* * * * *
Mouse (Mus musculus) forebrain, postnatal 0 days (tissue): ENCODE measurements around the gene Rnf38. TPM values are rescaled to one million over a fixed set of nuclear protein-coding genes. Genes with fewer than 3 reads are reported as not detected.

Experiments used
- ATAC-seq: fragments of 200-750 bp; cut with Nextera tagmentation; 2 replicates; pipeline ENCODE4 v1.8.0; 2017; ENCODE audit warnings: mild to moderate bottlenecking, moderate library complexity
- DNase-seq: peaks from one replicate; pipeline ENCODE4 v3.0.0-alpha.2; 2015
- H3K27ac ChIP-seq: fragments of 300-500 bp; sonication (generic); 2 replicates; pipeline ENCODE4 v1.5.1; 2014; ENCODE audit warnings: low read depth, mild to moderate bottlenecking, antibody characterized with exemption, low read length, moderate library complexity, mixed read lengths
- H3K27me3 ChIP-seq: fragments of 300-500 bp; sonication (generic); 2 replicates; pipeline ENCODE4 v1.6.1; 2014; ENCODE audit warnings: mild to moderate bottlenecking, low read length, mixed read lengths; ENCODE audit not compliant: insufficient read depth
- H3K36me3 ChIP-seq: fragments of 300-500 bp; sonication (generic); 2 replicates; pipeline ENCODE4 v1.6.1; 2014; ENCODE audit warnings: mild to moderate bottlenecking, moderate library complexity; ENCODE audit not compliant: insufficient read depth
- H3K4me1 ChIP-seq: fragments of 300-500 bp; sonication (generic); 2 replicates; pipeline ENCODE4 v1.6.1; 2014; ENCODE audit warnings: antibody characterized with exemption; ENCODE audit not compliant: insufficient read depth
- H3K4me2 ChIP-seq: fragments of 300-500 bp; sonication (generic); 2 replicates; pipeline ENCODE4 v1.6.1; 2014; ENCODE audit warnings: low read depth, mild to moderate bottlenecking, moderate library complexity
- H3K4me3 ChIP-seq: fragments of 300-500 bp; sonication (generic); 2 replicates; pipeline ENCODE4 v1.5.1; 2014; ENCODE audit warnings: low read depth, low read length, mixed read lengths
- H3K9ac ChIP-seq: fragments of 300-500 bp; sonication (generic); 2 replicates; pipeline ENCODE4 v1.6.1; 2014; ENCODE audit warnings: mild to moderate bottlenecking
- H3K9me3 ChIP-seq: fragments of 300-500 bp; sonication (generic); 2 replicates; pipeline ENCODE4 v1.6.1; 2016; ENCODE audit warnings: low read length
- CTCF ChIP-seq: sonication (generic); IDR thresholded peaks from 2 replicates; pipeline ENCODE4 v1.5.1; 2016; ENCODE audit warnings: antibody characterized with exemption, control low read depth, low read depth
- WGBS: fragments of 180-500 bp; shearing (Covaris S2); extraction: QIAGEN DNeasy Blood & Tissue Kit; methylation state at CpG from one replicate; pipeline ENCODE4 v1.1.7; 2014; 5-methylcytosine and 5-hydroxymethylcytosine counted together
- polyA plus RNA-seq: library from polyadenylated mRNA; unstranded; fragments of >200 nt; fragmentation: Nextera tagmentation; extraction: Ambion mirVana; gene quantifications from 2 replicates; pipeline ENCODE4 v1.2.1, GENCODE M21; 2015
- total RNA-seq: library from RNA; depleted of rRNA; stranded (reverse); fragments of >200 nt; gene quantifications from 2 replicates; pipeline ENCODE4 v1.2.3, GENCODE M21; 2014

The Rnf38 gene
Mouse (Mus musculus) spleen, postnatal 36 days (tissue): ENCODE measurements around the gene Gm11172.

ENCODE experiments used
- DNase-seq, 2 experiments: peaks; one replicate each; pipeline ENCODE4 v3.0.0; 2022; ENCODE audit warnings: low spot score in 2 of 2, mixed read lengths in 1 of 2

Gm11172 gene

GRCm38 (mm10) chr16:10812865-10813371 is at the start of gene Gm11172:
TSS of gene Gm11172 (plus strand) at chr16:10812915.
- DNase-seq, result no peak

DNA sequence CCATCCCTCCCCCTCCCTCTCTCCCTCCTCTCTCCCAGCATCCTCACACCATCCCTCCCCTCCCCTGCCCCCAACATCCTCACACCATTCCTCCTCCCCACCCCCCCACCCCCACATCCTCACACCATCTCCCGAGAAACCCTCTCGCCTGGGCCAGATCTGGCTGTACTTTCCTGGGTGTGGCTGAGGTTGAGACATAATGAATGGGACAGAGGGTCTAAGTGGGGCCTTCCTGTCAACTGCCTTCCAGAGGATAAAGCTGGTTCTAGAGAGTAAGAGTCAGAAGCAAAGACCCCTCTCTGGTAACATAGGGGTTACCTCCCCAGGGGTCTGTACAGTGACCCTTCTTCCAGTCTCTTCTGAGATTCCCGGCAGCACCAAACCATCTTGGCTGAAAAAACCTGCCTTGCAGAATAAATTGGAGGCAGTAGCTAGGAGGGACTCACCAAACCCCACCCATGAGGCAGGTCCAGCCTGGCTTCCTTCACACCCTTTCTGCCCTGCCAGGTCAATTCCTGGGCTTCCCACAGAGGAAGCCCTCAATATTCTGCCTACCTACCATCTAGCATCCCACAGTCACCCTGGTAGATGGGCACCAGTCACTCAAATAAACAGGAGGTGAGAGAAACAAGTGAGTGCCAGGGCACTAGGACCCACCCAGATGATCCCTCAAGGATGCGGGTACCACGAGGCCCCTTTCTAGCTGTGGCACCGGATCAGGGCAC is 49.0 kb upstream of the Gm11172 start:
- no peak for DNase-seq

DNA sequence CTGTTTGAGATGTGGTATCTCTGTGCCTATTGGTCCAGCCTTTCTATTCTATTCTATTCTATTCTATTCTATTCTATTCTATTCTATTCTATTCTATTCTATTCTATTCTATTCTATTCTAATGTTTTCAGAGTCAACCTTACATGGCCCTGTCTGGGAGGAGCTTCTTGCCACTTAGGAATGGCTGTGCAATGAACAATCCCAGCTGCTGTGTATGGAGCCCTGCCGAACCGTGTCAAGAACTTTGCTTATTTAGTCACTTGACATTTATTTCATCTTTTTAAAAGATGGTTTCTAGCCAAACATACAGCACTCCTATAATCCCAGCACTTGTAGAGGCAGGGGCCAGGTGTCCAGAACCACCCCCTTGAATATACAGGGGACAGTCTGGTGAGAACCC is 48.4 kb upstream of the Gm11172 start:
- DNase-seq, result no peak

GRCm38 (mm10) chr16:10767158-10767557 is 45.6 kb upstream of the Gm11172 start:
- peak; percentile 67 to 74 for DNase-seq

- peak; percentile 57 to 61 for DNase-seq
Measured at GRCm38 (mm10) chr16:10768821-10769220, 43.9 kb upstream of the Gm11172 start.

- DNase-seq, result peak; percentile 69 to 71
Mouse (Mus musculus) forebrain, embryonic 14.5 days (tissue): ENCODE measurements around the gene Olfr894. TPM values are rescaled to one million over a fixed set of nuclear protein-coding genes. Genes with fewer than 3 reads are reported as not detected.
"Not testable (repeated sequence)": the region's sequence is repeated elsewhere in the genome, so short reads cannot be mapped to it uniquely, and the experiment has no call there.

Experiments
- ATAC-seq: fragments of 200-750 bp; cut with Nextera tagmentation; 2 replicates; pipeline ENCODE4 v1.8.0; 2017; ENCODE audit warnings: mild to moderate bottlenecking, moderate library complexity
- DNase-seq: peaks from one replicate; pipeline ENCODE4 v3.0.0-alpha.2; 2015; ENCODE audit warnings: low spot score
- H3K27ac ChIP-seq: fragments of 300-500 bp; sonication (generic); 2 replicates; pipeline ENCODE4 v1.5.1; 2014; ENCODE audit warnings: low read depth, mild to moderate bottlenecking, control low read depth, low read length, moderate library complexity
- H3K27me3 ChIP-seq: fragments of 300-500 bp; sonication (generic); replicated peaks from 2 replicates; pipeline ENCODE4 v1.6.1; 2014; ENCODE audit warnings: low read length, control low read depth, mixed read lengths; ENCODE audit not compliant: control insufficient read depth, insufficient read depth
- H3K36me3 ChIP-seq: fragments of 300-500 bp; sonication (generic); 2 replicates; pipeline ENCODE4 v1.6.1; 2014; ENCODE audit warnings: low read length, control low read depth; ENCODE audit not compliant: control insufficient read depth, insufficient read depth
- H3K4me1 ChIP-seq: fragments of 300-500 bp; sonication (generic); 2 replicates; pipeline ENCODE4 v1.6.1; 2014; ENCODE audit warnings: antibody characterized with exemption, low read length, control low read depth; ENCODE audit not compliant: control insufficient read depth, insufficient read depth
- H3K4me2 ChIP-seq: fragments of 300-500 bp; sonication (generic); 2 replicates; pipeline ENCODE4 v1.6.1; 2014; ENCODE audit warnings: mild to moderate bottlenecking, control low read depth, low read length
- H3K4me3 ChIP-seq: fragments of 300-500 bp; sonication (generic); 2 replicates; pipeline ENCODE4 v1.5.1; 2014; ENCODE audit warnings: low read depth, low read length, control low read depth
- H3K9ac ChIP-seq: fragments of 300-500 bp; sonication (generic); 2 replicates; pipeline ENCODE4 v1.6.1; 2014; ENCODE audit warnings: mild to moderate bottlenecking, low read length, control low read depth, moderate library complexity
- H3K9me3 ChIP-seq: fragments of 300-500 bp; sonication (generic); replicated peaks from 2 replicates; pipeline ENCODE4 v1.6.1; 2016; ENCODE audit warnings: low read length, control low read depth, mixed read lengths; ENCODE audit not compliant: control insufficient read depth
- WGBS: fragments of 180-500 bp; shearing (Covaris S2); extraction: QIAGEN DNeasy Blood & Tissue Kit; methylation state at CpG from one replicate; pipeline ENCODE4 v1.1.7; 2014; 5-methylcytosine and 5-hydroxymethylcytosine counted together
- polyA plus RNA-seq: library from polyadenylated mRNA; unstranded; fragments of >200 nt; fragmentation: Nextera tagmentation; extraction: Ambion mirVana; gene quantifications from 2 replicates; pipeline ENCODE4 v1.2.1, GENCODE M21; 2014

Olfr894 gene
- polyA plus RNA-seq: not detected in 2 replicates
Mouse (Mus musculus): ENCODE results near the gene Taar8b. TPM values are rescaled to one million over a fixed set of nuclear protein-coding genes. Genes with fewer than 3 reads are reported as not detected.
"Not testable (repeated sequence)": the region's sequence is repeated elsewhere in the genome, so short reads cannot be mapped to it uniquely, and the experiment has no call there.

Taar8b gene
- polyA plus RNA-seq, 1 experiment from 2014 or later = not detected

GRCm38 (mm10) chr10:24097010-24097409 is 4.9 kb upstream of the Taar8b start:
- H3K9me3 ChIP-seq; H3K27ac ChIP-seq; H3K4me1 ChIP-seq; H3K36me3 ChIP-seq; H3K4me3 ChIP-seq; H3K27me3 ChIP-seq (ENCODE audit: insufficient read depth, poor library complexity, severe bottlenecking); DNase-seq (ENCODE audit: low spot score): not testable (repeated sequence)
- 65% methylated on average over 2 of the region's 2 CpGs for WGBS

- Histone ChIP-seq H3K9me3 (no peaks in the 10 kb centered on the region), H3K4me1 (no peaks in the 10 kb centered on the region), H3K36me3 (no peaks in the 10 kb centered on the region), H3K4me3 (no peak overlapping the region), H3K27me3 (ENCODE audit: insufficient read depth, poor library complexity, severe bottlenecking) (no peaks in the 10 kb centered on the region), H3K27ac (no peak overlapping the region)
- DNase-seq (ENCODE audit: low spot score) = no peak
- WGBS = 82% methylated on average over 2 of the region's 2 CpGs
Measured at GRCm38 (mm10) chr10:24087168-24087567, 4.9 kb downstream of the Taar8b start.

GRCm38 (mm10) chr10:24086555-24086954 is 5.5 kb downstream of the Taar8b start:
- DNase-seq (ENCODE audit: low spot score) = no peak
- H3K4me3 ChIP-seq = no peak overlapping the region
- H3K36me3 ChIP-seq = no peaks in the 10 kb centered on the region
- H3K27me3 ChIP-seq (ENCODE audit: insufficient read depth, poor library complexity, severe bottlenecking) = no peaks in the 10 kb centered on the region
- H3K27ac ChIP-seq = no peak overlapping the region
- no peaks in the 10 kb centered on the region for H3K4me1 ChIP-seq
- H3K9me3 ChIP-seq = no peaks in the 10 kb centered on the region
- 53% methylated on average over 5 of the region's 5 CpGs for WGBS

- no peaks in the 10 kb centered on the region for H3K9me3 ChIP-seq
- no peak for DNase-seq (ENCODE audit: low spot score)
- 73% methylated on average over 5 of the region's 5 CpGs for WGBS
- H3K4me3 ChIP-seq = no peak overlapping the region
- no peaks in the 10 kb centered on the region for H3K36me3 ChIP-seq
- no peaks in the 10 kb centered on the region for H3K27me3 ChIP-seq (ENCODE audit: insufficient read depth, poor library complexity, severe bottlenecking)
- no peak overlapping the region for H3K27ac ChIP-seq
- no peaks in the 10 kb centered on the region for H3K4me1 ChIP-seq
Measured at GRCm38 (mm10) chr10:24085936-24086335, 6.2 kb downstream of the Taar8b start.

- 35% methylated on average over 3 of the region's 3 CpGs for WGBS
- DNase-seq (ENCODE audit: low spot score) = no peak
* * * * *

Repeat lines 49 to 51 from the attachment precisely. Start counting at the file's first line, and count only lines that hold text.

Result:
Olfr894 gene
- polyA plus RNA-seq: not detected in 2 replicates
Mouse (Mus musculus): ENCODE results near the gene Taar8b. TPM values are rescaled to one million over a fixed set of nuclear protein-coding genes. Genes with fewer than 3 reads are reported as not detected.